Advanced

High-versus low-dose caffeine in preterm infants : a systematic review and meta-analysis

Brattström, Petter; Russo, Chiara; Ley, David LU and Bruschettini, Matteo LU (2019) In Acta Paediatrica, International Journal of Paediatrics 108(3). p.401-410
Abstract

Aim: Though caffeine is a consolidated treatment in preterm infants, the efficacy and safety of a higher dose have not been systematically appraised. Methods: A systematic review was conducted to compare high (loading dose >20 mg/kg and maintenance >10 mg/kg/day) versus low dose of caffeine. MEDLINE, EMBASE, Central and conference proceedings for randomised controlled trials (RCTs) and quasi-RCTs were searched. Two authors independently screened the records, extracted the data and assessed the risk of bias. Results: As only six RCTs enrolling a total of 816 preterm infants were included, the required information size was not reached. The loading and maintenance doses varied between 20 and 80 mg/kg/day and 3 and 20 mg/kg/day,... (More)

Aim: Though caffeine is a consolidated treatment in preterm infants, the efficacy and safety of a higher dose have not been systematically appraised. Methods: A systematic review was conducted to compare high (loading dose >20 mg/kg and maintenance >10 mg/kg/day) versus low dose of caffeine. MEDLINE, EMBASE, Central and conference proceedings for randomised controlled trials (RCTs) and quasi-RCTs were searched. Two authors independently screened the records, extracted the data and assessed the risk of bias. Results: As only six RCTs enrolling a total of 816 preterm infants were included, the required information size was not reached. The loading and maintenance doses varied between 20 and 80 mg/kg/day and 3 and 20 mg/kg/day, respectively. The use of high dose had no impact on mortality (RR: 0.85; 95% CI: 0.53–1.38; RCTs = 4) or bronchopulmonary dysplasia (RR: 0.93; 95% CI: 0.72–1.20; studies = 4); however, it resulted in fewer cases of extubation failure and apnoeas and shorter duration of mechanical ventilation. The quality of the evidence was low due to imprecision of the estimates. Conclusion: Due to imprecision, it is not possible to determine whether high-dose caffeine is more effective and safe than a low dose. High dose might improve short-term respiratory function without reducing bronchopulmonary dysplasia.

(Less)
Please use this url to cite or link to this publication:
author
organization
publishing date
type
Contribution to journal
publication status
published
subject
keywords
Cerebral palsy, Dose–response, Evidence-based medicine, Methylxanthine, Optimal information size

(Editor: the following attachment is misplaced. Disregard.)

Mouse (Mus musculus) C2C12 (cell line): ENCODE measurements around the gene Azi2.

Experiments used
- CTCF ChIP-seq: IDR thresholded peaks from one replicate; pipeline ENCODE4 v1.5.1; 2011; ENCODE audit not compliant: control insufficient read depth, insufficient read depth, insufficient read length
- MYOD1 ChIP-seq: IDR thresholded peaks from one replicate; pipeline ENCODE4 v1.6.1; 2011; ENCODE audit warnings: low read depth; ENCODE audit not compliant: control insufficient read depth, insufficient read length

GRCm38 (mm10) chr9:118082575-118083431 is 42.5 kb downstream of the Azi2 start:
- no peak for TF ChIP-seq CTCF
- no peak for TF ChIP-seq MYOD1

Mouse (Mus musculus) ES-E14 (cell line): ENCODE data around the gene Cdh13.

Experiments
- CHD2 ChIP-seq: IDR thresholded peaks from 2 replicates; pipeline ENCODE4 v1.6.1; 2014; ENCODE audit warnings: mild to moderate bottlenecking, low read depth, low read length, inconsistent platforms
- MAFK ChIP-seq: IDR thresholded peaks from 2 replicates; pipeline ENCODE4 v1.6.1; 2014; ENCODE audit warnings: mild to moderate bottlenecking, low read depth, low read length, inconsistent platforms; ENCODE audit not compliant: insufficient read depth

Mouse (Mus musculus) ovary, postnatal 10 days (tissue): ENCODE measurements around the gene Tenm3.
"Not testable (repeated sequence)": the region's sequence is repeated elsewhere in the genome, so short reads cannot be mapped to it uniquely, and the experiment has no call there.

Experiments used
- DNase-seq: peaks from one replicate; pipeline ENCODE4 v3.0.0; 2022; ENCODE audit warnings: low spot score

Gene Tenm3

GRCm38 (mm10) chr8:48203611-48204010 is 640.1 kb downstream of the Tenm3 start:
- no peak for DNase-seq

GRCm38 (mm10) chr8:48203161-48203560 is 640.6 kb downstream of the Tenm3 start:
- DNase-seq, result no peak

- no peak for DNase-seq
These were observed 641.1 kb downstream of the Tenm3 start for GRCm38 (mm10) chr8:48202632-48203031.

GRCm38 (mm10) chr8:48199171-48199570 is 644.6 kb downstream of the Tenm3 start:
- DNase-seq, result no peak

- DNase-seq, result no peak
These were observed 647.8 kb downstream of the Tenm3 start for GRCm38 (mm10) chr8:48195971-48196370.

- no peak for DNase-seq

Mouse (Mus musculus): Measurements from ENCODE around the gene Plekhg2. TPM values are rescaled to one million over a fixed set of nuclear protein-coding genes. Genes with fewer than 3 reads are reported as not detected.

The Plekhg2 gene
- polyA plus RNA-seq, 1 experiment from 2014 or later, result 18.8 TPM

in
Acta Paediatrica, International Journal of Paediatrics
volume
108
issue
3
pages
401 - 410
publisher
Wiley-Blackwell Publishing Ltd
external identifiers
  • scopus:85055884674
ISSN
0803-5253
DOI
10.1111/apa.14586
language
English
LU publication?
yes
id
b0f98023-cc4e-4778-920f-97b8cf210dd1
date added to LUP
2018-11-20 12:57:14
date last changed
2019-07-16 04:00:39
@article{b0f98023-cc4e-4778-920f-97b8cf210dd1,
  abstract     = {<p>Aim: Though caffeine is a consolidated treatment in preterm infants, the efficacy and safety of a higher dose have not been systematically appraised. Methods: A systematic review was conducted to compare high (loading dose &gt;20 mg/kg and maintenance &gt;10 mg/kg/day) versus low dose of caffeine. MEDLINE, EMBASE, Central and conference proceedings for randomised controlled trials (RCTs) and quasi-RCTs were searched. Two authors independently screened the records, extracted the data and assessed the risk of bias. Results: As only six RCTs enrolling a total of 816 preterm infants were included, the required information size was not reached. The loading and maintenance doses varied between 20 and 80 mg/kg/day and 3 and 20 mg/kg/day, respectively. The use of high dose had no impact on mortality (RR: 0.85; 95% CI: 0.53–1.38; RCTs = 4) or bronchopulmonary dysplasia (RR: 0.93; 95% CI: 0.72–1.20; studies = 4); however, it resulted in fewer cases of extubation failure and apnoeas and shorter duration of mechanical ventilation. The quality of the evidence was low due to imprecision of the estimates. Conclusion: Due to imprecision, it is not possible to determine whether high-dose caffeine is more effective and safe than a low dose. High dose might improve short-term respiratory function without reducing bronchopulmonary dysplasia.</p>},
  author       = {Brattström, Petter and Russo, Chiara and Ley, David and Bruschettini, Matteo},
  issn         = {0803-5253},
  keyword      = {Cerebral palsy,Dose–response,Evidence-based medicine,Methylxanthine,Optimal information size},
  language     = {eng},
  number       = {3},
  pages        = {401--410},
  publisher    = {Wiley-Blackwell Publishing Ltd},
  series       = {Acta Paediatrica, International Journal of Paediatrics},
  title        = {High-versus low-dose caffeine in preterm infants : a systematic review and meta-analysis},
  url          = {http://dx.doi.org/10.1111/apa.14586},
  volume       = {108},
  year         = {2019},
}